Made in Dagenham (Adelphi)
The very few musicals that I made it to in 2014 were either disappointing (Here Lies Love) or downright dire (Dirty Rotten Scoundrels) so it was a real pleasure to be so pleasantly surprised by Made in Dagenham. With Richards Thomas and Bean at their irreverent (yet affectionate) best, a strong, appealing score by David Arnold and winning performances from all the cast, the result was a big budget musical that revelled in its own Britishness and that charmed and amused and delighted throughout. Third viewing imminent; full review here.
My Night With Reg (Donmar)
East is East (Trafalgar Studios)
It’s hard to imagine seeing either of these 90s Brit classics better served than they were by these two revivals. At the Donmar, Robert Hastie’s take on Kevin Elyot’s exploration of the loves, lusts and losses of a group of gay men oscillated beautifully between uproariousness, tenderness and desolation. Meanwhile, at the Trafalgar Studios, Sam Yates’s revival of Ayub Khan-Din’s autobiographical Salford family portrait was also perfectly pitched, and came with the added bonus of seeing the writer himself playing –bravely and very brilliantly – the role of the patriarch based closely on his own father. Full review here.
A View From the Bridge (Young Vic)
I wasn’t quite so fond of Ivo Van Hove’s production as many people were: some of its heavy touches – portentous classical music, slo-mo interludes – seemed pretentious and imposed, and not as successful in communicating the tragedy of the play as a less art-conscious and affected approach might have been. Still, this muscular, stripped-down production proved an arresting, singular experience, and was crowned by a terrific, intense performance from Mark Strong as Eddie.
The Merchant of Venice (Almeida)
Getting in under the wire, Rupert Goold’s Sin City updating of one of Shakespeare’s most problematic plays has just opened at the Almeida. (The production was first seen at the RSC in 2011.) Goold’s frenetic take may create as many problems as it “solves” in some ways. But it does so fascinatingly, absorbingly, scintillatingly, complete with Elvis numbers, Batman and Robin disguises, a Taylor Swift interlude, and much more besides. The production boasts amazing touches (the casket-choice-as-game-show is a stroke of genius) and a bold Luhrmann-meets-Legally-Blonde approach to the play’s comedy and its darkness. Plus, a stunning performance from Susannah Fielding as a protean Portia, and a turn of characteristic inventiveness and originality from Ian McDiarmid as Shylock. It’s a production that’s destined to be divisive but I thought it a thrill, and a fittingly fresh and ballsy end to an altogether exciting year at the Almeida. (A mention, too, for the brilliant Tom Scutt, design-genius of about half the productions included in this Top 10.)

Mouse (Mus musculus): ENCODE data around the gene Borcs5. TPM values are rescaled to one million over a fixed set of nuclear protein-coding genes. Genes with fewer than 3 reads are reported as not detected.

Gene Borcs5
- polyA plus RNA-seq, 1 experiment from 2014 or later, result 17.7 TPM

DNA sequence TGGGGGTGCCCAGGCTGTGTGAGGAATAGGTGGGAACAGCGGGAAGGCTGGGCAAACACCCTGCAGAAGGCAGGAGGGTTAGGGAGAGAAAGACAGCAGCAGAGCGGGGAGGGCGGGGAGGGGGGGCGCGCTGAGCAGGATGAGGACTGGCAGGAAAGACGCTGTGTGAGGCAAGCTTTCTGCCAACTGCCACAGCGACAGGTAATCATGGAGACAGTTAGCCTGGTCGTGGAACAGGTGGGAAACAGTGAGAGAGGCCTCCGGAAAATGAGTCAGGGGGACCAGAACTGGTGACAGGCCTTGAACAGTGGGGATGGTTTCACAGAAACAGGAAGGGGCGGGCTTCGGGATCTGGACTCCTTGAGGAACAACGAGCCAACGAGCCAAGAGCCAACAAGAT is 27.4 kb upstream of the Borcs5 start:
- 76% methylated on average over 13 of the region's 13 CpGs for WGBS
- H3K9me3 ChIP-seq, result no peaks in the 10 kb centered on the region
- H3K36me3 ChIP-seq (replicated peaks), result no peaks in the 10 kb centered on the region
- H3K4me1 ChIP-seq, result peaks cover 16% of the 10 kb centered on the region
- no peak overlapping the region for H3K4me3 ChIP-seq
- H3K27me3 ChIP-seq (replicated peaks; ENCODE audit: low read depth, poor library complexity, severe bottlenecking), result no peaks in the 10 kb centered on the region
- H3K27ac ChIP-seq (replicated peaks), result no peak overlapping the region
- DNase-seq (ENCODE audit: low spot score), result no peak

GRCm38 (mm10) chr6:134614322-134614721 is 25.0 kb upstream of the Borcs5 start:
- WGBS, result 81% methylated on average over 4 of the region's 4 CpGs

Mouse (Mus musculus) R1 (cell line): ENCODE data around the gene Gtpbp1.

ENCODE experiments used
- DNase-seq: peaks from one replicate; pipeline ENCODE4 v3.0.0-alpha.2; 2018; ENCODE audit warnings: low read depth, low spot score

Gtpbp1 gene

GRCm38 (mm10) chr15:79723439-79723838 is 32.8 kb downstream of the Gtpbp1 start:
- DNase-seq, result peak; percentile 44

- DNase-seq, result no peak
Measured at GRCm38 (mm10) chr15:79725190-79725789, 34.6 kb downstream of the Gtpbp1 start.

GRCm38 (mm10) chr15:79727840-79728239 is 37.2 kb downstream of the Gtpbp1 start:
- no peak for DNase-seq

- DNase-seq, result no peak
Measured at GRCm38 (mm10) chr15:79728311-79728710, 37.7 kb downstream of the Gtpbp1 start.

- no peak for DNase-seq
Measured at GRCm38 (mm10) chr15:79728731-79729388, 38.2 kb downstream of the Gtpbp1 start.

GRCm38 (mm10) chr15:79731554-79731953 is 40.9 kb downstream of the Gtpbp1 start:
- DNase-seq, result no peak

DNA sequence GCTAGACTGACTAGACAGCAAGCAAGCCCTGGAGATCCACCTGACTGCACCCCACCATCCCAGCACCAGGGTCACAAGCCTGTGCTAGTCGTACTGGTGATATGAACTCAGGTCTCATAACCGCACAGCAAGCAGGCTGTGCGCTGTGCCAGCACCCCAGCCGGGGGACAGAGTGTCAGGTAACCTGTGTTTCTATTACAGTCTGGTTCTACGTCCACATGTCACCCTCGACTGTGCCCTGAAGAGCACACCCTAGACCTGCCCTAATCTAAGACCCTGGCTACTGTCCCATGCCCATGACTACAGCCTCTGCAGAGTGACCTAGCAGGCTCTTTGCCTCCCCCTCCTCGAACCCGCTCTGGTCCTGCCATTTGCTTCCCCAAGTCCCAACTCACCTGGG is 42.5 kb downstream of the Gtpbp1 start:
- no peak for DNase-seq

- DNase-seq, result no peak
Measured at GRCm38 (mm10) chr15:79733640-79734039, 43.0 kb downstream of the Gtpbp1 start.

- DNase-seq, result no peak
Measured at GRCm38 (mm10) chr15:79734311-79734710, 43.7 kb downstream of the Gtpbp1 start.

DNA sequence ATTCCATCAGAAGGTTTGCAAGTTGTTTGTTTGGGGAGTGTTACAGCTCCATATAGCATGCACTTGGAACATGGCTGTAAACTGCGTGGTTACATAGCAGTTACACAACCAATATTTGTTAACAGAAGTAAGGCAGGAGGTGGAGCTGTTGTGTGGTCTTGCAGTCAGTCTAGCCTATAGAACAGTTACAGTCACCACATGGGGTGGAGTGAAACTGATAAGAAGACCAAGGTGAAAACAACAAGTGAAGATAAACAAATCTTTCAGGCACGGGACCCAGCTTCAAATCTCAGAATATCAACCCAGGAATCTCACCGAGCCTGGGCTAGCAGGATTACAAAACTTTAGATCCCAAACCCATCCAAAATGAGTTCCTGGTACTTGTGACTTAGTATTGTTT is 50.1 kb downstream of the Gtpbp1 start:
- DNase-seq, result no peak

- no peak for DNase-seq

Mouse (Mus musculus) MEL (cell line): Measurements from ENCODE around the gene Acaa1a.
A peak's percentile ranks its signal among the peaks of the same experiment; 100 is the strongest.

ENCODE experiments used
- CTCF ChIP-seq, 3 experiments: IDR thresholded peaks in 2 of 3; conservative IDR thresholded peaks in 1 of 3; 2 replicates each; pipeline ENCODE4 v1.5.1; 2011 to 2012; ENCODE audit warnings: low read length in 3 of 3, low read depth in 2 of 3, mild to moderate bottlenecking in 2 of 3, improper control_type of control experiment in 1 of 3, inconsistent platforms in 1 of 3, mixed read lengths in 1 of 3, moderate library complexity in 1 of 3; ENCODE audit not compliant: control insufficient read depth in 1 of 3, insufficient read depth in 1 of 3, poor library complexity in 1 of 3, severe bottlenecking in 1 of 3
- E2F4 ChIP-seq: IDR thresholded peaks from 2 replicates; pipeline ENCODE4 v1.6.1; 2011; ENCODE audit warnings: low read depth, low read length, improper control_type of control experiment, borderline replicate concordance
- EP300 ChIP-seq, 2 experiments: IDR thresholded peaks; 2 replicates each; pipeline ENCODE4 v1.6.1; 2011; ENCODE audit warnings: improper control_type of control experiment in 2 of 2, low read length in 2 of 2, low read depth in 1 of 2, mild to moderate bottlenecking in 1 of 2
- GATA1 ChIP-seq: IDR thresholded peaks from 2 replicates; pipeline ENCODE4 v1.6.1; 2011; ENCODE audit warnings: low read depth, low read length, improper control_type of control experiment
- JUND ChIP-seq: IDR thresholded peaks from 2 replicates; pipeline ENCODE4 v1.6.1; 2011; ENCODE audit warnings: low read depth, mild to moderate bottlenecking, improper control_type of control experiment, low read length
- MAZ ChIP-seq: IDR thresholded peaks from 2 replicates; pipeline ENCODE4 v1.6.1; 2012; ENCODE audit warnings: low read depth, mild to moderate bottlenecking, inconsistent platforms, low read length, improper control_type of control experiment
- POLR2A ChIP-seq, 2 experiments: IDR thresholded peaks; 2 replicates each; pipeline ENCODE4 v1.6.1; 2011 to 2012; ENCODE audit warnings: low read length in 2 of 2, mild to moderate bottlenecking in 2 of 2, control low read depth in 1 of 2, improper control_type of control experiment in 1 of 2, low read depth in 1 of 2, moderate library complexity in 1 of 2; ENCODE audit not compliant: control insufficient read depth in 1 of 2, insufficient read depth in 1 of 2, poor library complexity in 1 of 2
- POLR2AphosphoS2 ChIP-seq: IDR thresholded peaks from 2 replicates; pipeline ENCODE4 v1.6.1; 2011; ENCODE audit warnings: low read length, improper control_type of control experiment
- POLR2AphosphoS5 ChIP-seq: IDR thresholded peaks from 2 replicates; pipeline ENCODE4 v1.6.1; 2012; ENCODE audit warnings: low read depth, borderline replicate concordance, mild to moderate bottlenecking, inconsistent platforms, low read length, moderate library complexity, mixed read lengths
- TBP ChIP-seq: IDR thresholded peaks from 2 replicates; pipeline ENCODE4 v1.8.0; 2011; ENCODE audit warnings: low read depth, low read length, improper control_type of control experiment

The Boss of it All (Soho)
I wasn’t much of a fan of Lars von Trier’s film, which seemed to me dry and just not funny enough. But Jack McNamara’s witty, slyly inventive take on the movie for his New Perspectives company turned out to be a total delight, a masterclass in adaptation that dug out the movie’s themes of role-play, power and performance and made them work so much better in a theatrical context. Full review here.
Our Town (Almeida)
I’ve hoped to see Thornton Wilder's Our Town on the stage for many years, and if David Cromer’s take wasn’t quite the production of my dreams, it was still a most memorable account of this most humane of plays, brought beautifully together in a moving final Act. Full review here.